The story can be two to three short paragraphs that express how the name reflects the wants and needs of your prospects. It should answer questions like:
- What does this name signify?
- Why did you choose this name?
- What does this name mean?
- How does this name embody our company?
In the image below, you can see an example of what our slide deck looks like before entering in the rebrand information:
You can download our brand name slide deck above or at the bottom of this blog.
Step 5: Nail down your final three
Now that you’ve rounded out your renaming deck with the research and stories that bring them to life, you’re ready to present your final choices to the leadership team! Set up a meeting with the team to introduce the potential rename options and communicate that the goal is to pick your ‘final three’ brand renaming options.
If the leadership team doesn’t approve of anything you presented, don’t panic. Just repeat the process! It shouldn’t take as long the second time around since you’re familiar with the process and have a word bank to work off of.
If needed, you can even hold an additional brainstorm session. However, we don’t recommend repeating this process too many times. It’s your responsibility to sell these rename options to the leadership team and you picked them for a reason, so try to convince them. Going back and forth on a name for too long can cost you time, money, and company morale.
Step 6: Research, research, and more research
Once you’ve agreed on the final three options, it’s time to build upon your previous research. We prefer to wait until the final three options are confirmed to take a deeper dive into this research purely for efficiency. This research is a labor-intensive process and it’s not an effective or productive use of resources to research name options that won’t be seriously considered.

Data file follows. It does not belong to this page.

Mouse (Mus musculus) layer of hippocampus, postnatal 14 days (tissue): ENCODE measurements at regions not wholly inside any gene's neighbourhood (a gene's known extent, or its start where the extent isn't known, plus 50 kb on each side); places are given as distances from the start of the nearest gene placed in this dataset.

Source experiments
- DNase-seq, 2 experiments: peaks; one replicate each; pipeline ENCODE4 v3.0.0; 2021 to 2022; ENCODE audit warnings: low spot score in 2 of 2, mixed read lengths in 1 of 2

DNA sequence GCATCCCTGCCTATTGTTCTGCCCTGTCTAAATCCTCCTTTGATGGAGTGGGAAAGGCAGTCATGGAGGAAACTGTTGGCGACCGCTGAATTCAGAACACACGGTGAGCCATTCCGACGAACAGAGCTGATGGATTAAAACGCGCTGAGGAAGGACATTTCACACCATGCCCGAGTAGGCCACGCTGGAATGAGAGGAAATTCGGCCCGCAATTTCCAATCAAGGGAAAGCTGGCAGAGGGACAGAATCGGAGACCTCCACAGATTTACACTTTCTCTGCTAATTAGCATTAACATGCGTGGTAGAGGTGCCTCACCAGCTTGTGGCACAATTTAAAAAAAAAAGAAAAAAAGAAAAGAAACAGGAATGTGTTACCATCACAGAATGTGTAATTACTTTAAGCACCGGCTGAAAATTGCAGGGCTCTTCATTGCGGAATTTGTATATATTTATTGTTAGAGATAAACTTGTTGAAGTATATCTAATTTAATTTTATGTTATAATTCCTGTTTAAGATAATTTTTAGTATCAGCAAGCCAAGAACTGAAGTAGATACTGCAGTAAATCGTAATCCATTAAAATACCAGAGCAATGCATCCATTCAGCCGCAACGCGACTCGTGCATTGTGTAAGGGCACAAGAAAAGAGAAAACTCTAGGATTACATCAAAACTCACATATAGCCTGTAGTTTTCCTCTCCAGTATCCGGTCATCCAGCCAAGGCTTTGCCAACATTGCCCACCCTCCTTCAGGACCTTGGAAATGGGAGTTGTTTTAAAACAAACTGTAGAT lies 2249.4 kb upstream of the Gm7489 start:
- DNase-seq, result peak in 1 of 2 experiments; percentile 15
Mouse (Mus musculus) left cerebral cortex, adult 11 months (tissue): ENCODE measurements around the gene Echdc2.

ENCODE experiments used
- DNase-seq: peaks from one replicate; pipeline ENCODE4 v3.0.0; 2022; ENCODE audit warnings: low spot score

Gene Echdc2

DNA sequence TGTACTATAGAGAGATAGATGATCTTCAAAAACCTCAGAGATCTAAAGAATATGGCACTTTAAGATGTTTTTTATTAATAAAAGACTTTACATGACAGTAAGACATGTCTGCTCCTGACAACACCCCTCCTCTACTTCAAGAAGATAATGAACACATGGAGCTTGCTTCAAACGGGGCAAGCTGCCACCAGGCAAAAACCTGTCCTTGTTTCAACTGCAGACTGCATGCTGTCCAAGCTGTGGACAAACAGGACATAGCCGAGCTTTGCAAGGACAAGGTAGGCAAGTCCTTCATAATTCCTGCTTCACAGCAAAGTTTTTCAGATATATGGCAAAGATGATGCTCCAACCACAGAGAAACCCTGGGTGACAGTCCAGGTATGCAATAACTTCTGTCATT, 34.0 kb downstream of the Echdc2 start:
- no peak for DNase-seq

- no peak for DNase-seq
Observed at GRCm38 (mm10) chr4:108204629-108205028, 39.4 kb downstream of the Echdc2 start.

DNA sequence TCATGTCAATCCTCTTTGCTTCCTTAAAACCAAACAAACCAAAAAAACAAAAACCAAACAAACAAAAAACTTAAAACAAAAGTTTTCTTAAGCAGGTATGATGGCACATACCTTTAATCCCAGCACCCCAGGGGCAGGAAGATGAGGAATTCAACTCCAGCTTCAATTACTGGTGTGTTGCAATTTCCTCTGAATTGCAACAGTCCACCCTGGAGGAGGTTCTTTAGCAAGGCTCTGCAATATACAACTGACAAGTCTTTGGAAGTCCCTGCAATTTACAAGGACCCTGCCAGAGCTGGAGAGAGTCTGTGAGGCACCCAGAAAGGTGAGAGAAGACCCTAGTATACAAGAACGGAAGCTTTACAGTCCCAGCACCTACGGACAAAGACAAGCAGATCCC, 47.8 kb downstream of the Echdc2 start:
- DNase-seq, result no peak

To research potential trademark infringements, look into each option rename by searching through the USPTO’s TESS database. Doing this ensures there are no other companies with the same or similar names registered for a trademark that could produce a trademark conflict in the future.
This particular step can be arduous, depending on the commonality of the word(s). There can be hundreds to thousands of names to look through in the database, but keep in mind that it’s extremely important to conduct this research carefully and patiently. For a more in-depth look at what you need to know about getting a trademark, click here and here.
Pro Tip: Make sure you only search “live” and not “dead” trademarks, this should shave off at least a few hundred options.
The great news is that not much more research is needed other than double-checking to ensure that the domains you originally listed are still available. Then, categorize your domains based on availability and list the reasons for their recommendation.
Social media handles
Next, you’ll look into available social media handles. This research is dependent on the channels your company will use, so list out all platforms (Instagram, Facebook, Twitter, LinkedIn) and check what usernames are available.